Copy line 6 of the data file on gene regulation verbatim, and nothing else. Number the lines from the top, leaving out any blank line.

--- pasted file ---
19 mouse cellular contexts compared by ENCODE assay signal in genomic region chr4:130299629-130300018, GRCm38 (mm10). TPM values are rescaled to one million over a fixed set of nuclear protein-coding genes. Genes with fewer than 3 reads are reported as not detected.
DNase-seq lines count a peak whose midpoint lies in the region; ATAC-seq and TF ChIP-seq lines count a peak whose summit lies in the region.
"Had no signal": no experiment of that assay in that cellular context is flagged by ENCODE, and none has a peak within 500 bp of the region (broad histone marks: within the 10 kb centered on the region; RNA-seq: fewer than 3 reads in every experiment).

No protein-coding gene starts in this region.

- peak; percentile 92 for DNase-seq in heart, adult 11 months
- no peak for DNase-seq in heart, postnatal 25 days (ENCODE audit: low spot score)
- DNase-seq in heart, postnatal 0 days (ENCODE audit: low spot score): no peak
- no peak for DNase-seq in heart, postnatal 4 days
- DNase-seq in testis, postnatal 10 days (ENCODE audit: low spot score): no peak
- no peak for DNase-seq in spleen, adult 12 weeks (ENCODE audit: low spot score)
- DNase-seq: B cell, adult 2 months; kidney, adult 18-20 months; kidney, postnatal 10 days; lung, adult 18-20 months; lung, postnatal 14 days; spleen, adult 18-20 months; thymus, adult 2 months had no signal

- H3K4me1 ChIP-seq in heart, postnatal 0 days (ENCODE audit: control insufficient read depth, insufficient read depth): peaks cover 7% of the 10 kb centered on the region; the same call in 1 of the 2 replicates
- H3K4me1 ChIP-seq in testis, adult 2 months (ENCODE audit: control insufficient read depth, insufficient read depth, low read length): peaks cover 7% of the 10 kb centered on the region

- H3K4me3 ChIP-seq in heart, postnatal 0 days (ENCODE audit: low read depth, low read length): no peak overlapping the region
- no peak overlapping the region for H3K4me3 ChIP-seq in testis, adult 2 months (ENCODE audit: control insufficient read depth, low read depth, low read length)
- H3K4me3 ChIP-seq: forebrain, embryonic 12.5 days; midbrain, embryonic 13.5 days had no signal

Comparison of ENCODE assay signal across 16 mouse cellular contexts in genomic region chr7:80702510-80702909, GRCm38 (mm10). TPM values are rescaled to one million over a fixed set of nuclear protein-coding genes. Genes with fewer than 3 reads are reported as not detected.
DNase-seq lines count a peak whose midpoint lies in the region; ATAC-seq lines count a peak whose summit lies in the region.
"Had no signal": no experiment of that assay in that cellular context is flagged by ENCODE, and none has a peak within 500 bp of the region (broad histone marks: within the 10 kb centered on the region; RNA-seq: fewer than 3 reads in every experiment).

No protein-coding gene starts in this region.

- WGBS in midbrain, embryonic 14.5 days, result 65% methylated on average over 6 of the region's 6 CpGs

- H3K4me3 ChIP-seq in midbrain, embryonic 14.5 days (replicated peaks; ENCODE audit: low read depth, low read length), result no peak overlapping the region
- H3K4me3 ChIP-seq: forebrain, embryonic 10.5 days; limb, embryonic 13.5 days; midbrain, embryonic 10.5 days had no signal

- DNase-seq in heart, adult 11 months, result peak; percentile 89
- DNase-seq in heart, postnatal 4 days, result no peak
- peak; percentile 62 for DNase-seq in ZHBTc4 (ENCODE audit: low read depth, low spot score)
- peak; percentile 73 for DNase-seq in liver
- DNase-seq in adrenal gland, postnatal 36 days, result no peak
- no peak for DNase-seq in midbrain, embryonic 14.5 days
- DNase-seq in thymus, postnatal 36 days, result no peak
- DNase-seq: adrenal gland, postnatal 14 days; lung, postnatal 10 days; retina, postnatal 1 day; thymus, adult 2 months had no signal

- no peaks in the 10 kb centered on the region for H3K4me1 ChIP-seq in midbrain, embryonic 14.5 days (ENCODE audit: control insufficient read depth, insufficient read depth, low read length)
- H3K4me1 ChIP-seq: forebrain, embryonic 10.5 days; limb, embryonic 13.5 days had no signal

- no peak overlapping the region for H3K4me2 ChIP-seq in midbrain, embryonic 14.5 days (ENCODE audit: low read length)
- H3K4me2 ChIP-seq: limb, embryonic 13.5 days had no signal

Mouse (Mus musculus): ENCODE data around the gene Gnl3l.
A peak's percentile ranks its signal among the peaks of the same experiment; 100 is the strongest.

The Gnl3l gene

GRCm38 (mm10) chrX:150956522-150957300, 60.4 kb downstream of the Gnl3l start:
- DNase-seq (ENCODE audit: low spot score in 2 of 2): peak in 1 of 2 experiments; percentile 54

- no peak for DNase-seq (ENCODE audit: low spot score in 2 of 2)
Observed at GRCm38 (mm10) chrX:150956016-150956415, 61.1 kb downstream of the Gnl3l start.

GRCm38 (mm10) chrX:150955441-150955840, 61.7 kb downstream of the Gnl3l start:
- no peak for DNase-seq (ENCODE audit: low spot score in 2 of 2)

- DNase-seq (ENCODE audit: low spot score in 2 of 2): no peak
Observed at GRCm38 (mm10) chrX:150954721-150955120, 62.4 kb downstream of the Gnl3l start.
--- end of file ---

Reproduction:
- no peak for DNase-seq in heart, postnatal 25 days (ENCODE audit: low spot score)